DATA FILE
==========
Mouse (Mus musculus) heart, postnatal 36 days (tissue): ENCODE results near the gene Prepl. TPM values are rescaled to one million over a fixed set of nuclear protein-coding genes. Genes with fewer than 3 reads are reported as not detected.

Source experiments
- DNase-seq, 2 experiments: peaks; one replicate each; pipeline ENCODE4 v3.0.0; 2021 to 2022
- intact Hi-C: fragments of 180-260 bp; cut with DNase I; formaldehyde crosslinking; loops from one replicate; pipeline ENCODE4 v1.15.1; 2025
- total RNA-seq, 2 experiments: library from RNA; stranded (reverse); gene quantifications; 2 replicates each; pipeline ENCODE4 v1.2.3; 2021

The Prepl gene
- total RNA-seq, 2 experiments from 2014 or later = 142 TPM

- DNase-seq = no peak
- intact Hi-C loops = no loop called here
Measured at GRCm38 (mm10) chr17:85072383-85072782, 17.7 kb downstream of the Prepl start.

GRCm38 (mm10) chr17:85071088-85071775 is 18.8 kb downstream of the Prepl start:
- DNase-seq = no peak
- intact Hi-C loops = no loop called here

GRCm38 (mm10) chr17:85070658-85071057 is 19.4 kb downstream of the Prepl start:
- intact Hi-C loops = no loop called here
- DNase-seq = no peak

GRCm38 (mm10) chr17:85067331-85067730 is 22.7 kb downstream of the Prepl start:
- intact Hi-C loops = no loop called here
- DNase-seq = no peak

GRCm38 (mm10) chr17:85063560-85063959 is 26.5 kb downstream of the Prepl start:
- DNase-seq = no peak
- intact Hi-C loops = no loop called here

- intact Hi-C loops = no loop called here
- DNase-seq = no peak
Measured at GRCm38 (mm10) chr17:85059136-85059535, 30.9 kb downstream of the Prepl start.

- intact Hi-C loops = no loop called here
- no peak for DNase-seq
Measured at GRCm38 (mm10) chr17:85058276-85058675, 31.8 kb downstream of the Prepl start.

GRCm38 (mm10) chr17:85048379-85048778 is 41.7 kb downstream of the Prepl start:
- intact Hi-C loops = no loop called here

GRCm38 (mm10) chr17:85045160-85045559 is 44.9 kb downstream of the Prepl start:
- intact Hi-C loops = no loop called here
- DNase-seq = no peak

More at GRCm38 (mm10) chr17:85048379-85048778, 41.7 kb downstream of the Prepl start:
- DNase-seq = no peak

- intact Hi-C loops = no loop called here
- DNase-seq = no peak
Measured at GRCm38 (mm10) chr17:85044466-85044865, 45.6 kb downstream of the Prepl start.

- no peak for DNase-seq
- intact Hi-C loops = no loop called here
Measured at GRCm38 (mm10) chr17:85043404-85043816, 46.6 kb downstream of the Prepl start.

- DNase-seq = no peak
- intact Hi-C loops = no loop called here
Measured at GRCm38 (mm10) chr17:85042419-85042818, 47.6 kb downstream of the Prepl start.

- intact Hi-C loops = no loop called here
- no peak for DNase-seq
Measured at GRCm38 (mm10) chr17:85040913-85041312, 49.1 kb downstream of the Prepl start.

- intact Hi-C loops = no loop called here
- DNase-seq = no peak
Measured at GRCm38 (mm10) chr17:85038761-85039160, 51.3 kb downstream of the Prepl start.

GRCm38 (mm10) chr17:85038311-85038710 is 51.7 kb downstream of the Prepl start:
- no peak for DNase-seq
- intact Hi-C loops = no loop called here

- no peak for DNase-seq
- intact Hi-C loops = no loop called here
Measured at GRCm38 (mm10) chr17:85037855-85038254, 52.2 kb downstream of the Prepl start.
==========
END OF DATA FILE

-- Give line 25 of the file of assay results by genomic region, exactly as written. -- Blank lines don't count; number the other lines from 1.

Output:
Measured at GRCm38 (mm10) chr17:85059136-85059535, 30.9 kb downstream of the Prepl start.